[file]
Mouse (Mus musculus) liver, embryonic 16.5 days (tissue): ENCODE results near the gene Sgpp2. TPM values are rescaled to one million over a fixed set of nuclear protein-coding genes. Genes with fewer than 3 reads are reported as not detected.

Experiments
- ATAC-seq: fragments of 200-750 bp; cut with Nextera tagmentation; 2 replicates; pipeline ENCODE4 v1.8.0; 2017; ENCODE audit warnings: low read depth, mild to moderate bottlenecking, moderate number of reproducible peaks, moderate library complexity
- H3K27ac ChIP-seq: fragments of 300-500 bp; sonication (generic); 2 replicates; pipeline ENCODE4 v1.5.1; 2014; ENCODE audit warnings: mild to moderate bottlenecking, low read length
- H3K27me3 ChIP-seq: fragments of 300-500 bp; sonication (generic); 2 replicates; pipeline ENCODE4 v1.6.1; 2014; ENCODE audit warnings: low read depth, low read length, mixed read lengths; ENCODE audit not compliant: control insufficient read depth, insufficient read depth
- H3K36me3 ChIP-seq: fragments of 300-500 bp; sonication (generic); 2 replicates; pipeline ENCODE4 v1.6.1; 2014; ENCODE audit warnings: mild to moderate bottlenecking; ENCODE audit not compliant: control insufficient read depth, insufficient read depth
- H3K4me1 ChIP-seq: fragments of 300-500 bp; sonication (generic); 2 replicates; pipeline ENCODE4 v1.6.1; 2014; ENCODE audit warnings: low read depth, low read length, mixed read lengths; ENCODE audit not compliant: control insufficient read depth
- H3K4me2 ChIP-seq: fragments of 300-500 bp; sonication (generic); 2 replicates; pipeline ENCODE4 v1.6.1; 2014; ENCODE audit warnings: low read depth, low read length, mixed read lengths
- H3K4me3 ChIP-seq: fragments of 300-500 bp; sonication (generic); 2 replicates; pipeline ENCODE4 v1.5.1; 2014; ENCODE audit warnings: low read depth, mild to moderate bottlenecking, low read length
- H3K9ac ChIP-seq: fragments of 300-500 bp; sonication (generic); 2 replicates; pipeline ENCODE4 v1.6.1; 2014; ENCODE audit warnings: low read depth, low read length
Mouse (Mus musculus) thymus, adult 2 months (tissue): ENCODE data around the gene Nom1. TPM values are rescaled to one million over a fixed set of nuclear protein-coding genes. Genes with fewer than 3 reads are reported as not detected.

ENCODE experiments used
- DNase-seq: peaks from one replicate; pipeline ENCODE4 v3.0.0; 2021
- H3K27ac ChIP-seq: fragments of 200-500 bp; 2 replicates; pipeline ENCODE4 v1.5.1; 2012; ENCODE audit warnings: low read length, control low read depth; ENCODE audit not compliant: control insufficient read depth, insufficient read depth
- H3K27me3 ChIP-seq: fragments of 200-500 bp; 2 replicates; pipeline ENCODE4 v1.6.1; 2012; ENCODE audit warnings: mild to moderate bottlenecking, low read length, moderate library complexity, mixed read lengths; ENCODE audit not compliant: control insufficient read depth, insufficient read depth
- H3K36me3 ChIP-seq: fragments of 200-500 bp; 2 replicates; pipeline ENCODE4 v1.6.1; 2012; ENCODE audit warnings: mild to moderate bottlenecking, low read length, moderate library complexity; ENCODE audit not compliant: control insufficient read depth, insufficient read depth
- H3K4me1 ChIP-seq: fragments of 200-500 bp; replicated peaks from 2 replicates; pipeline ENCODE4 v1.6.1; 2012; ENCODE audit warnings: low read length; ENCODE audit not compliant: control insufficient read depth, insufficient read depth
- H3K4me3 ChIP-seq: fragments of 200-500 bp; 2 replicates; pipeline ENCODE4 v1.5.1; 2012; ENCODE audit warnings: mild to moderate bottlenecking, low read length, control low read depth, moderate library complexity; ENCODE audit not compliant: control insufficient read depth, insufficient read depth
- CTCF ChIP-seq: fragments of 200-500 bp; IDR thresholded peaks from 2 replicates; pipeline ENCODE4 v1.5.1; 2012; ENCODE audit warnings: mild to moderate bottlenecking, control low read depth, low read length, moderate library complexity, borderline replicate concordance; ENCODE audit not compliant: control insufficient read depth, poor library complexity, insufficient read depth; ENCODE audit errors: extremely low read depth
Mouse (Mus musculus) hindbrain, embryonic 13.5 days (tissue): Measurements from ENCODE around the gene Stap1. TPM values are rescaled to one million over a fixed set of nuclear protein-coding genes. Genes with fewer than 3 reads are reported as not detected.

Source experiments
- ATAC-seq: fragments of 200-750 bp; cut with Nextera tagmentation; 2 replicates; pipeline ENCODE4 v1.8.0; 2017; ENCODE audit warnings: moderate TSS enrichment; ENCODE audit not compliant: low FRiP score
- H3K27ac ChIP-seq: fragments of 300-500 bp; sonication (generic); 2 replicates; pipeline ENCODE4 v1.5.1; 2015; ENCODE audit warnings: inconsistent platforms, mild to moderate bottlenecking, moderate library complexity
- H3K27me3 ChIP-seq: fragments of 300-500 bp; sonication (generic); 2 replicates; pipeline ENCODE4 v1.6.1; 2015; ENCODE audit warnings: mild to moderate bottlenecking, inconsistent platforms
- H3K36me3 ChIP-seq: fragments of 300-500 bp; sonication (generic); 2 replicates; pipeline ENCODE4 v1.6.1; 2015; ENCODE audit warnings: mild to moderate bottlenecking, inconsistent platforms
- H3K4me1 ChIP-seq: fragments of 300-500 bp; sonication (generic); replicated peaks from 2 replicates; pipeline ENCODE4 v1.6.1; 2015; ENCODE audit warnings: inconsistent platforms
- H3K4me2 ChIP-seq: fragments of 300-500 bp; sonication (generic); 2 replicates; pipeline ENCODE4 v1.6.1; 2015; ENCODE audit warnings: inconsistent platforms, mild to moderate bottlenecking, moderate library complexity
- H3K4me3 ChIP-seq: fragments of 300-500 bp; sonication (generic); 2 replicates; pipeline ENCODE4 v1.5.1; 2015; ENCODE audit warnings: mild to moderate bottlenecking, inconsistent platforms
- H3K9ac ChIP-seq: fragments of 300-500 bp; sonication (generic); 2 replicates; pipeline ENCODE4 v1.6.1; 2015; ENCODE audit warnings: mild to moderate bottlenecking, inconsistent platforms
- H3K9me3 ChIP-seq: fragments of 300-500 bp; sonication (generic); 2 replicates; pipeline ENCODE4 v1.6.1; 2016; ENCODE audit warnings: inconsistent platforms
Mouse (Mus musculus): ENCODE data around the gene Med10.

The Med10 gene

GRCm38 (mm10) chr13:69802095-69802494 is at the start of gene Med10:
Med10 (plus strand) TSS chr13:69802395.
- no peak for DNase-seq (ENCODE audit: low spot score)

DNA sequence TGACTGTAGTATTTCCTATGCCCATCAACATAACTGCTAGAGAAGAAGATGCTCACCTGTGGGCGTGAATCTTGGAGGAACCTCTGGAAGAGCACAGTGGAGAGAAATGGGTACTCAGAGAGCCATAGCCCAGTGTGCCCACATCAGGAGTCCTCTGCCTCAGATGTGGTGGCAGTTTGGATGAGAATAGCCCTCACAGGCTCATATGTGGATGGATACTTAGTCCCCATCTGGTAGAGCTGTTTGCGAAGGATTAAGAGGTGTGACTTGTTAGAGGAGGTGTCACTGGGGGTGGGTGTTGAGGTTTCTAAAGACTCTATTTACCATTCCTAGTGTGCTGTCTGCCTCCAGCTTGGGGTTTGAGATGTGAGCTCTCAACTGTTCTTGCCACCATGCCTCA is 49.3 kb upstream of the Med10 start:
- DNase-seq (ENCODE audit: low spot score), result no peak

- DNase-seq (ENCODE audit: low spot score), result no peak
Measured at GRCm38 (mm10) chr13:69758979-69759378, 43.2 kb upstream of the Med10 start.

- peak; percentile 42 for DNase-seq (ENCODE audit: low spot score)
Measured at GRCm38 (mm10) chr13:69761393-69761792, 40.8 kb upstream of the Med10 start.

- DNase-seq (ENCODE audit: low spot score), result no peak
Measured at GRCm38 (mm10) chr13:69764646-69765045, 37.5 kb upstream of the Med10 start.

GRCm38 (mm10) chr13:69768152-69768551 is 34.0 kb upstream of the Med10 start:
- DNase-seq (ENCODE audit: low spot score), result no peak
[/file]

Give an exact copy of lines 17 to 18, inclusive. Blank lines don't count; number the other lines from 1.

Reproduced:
- H3K4me1 ChIP-seq: fragments of 200-500 bp; replicated peaks from 2 replicates; pipeline ENCODE4 v1.6.1; 2012; ENCODE audit warnings: low read length; ENCODE audit not compliant: control insufficient read depth, insufficient read depth
- H3K4me3 ChIP-seq: fragments of 200-500 bp; 2 replicates; pipeline ENCODE4 v1.5.1; 2012; ENCODE audit warnings: mild to moderate bottlenecking, low read length, control low read depth, moderate library complexity; ENCODE audit not compliant: control insufficient read depth, insufficient read depth